Resonant tunneling in a dissipative environment
We measure tunneling through a single quantum level in a carbon nanotube quantum dot connected to resistive metal leads. For the electrons tunneling to/from the nanotube, the leads serve as a dissipative environment, which suppresses the tunneling rate. In the regime of sequential tunneling, the height of the single-electron conductance peaks increases as the temperature is lowered, although it scales more weakly than the conventional T-1. In the resonant tunneling regime (temperature smaller than the level width), the peak width approaches saturation, while the peak height starts to decrease. Overall, the peak height shows a nonmonotonic temperature dependence. We associate this unusual behavior with the transition from the sequential to the resonant tunneling through a single quantum level in a dissipative environment. © 2009 The American Physical Society.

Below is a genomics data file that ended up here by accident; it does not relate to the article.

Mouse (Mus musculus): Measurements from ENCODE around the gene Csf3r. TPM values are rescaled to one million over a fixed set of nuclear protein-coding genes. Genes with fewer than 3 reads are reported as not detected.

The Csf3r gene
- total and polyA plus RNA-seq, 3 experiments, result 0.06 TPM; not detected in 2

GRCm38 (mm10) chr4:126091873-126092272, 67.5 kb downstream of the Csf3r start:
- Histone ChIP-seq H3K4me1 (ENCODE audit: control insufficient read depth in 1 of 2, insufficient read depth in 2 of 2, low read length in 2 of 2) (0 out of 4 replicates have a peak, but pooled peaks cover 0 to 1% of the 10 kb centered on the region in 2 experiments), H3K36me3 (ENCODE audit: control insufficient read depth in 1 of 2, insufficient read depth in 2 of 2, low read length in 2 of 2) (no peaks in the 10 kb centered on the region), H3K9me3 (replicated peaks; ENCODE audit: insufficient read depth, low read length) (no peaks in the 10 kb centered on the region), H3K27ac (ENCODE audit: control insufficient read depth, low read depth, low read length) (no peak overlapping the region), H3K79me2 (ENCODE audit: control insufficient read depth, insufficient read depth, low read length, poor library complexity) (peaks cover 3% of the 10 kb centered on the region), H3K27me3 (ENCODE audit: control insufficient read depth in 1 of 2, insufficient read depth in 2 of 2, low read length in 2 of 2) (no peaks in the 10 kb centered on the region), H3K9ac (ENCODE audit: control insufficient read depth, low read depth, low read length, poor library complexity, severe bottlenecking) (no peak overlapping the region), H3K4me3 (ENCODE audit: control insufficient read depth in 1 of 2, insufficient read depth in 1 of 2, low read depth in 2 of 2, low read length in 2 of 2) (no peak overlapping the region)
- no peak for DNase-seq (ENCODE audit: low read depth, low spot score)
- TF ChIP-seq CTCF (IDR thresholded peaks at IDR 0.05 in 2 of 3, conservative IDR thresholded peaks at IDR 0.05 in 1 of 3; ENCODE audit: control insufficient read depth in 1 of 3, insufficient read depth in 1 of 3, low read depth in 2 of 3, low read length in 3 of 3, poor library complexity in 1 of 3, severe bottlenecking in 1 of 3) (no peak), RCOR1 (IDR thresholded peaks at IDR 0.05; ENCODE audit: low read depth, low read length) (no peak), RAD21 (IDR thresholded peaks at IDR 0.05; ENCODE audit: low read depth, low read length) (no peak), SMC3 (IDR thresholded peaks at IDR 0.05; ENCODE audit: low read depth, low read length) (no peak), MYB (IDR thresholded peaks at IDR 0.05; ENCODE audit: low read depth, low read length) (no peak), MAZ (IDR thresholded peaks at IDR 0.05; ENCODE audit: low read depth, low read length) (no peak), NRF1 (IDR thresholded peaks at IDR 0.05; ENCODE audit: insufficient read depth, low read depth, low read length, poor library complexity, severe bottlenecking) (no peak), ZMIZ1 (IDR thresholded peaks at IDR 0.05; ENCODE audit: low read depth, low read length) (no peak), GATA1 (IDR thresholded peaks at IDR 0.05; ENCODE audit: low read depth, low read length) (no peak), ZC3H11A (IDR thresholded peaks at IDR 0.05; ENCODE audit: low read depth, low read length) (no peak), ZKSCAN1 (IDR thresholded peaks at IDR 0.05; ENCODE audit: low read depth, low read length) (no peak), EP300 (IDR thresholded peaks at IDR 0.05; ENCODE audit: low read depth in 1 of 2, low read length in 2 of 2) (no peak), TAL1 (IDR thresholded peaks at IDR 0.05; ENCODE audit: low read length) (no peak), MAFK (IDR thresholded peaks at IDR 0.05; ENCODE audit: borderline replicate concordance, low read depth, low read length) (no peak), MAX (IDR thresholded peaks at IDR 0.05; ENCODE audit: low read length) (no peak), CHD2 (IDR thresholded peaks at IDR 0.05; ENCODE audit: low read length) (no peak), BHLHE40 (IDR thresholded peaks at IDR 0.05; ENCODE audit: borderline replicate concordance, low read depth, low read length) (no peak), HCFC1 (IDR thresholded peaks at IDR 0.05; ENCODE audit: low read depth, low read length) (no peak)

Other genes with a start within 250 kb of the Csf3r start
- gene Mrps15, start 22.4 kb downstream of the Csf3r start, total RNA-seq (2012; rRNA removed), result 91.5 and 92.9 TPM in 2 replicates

Bomze, Y; Mebrahtu, H; Borzenets, I; Makarovski, A; Finkelstein, G
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